Fabric vs Mesh Vests

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Sometimes a small pack is the best bet for small-stream anglers.

fishing vests on the market today for the most point come in two different general styles, the mesh vest or the fabric vest. Fabric vests are simply what their name implies, a fishing vest made up entirely of fabric. The fabric used to make the vest is usually some combination of polyester and cotton. You have to be careful when choosing a fabric vest, you want a vest that will be able to hold up after being repeatedly wet and dried but at the same time you want a vest that will not be too hot and heavy during the summer months.

As far as mesh vests go they are a combination of stretch mesh and fabric pockets. These vests are usually completely made out of polyester which helps them in the long run against wearing out. One reason that mesh vests are gaining in popularity is that during the hot summer months they are considerably cooler and lighter than their fabric counter parts.  With either type of vest you choose make sure to check out the quality of construction before you purchase it. A quality vest will not have any loose threads or single sewn seams. Double stitching around pockets and zippers is a must; these areas take lots of abuse over the years so quality craftsmanship will keep your vest trouble free.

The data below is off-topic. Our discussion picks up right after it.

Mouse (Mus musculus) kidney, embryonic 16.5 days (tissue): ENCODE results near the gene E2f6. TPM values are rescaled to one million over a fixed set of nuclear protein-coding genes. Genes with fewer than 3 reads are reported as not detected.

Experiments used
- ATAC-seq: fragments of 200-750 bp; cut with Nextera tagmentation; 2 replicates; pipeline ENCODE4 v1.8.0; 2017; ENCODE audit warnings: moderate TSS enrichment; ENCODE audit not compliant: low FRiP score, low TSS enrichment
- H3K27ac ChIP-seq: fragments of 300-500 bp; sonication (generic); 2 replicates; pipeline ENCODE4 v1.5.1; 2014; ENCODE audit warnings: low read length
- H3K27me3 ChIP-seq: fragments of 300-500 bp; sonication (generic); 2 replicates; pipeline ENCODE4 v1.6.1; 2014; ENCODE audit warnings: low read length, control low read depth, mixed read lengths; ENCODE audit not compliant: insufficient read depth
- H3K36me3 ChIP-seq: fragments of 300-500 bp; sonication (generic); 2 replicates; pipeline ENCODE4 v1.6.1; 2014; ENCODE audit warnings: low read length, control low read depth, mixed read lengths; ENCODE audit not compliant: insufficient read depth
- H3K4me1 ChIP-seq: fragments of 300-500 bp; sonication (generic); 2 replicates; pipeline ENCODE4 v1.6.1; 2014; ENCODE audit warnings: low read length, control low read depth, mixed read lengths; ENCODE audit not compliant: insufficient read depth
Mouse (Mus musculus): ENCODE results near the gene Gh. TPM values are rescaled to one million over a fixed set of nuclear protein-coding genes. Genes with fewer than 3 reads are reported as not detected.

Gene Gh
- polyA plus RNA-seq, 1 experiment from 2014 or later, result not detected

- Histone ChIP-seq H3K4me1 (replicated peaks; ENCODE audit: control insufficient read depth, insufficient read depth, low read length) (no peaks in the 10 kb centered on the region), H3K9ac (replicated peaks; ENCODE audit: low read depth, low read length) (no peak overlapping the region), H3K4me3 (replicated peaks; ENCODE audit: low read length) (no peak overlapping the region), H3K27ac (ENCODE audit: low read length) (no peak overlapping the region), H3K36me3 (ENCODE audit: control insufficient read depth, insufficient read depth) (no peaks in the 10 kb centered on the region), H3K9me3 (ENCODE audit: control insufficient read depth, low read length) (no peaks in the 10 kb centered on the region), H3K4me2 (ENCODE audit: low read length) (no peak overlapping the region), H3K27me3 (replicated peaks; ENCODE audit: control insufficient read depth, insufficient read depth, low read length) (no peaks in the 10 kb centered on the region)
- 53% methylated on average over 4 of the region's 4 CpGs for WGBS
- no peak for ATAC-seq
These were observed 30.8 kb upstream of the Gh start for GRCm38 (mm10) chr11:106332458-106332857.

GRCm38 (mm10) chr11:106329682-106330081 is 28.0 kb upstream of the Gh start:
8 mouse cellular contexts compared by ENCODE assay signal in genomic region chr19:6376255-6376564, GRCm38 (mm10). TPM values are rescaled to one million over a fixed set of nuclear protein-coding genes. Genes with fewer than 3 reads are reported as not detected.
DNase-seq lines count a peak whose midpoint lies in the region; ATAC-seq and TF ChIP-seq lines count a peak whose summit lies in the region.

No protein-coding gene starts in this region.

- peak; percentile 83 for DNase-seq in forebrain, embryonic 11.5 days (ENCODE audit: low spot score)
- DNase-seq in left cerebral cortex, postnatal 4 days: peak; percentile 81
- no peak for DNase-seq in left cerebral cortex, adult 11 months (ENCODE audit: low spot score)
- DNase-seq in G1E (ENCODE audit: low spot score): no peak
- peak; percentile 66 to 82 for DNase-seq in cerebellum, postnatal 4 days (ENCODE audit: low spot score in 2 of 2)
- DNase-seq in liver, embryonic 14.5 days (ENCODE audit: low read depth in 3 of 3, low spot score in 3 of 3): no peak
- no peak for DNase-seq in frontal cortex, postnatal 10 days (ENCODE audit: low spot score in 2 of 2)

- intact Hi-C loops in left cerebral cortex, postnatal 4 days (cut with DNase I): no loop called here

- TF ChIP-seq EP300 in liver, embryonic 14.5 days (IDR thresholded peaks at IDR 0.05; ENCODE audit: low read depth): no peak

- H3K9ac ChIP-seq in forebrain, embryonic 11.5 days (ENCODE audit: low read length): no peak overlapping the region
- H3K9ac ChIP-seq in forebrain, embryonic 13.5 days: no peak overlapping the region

Vests and Comfort

If you are going to be wearing a vest for the better part of the day while fishing, the most important feature is how comfortable the vest feels on your shoulders and back. Try to avoid vests that have big metal buckles on the shoulders straps, or very thin stiff shoulder straps. These two types of shoulder straps will rub your raw even through the thickest of sweatshirts. A series of new designs in vests have come to the market recently that helps to distribute the weight of the vest on the body and off the neck. These new designs really make for a much more comfortable overall fishing experience.

Summary

While there is some truth to the statement that if the fishing vest fits it will work.  There is a big difference between having a vest that just barely does the job, or a vest that keeps you organized and comfortable for hours on end. Which ever vest you choose to best fit your fishing needs, make sure to be open to spending a little more money on a quality vest up front.  In the future you will save yourself time, money, and aggravation making it well worth the extra investment.

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Last modified on Wednesday, April 23 2014 2:47 pm
Jason Akl
expert

Jason Akl is a writer, commercial fly tyer and guide with 15 years in the industry. Professionally, he's been a seasonal guide and fly tier that ties commercially and teaches tying classes to both adults and children. Most of his flies make their homes in fly shops in the northern Midwest but some have found their way as far as Europe. As a freelance writer, he's had many written pieces appear in both Canadian and American publications, as well as numerous global websites. When not on the bench or behind the computer, he spends time working with companies such as Daiichi Hooks or the American Tackle Co as part of their pro-staff doing product testing pieces and seminar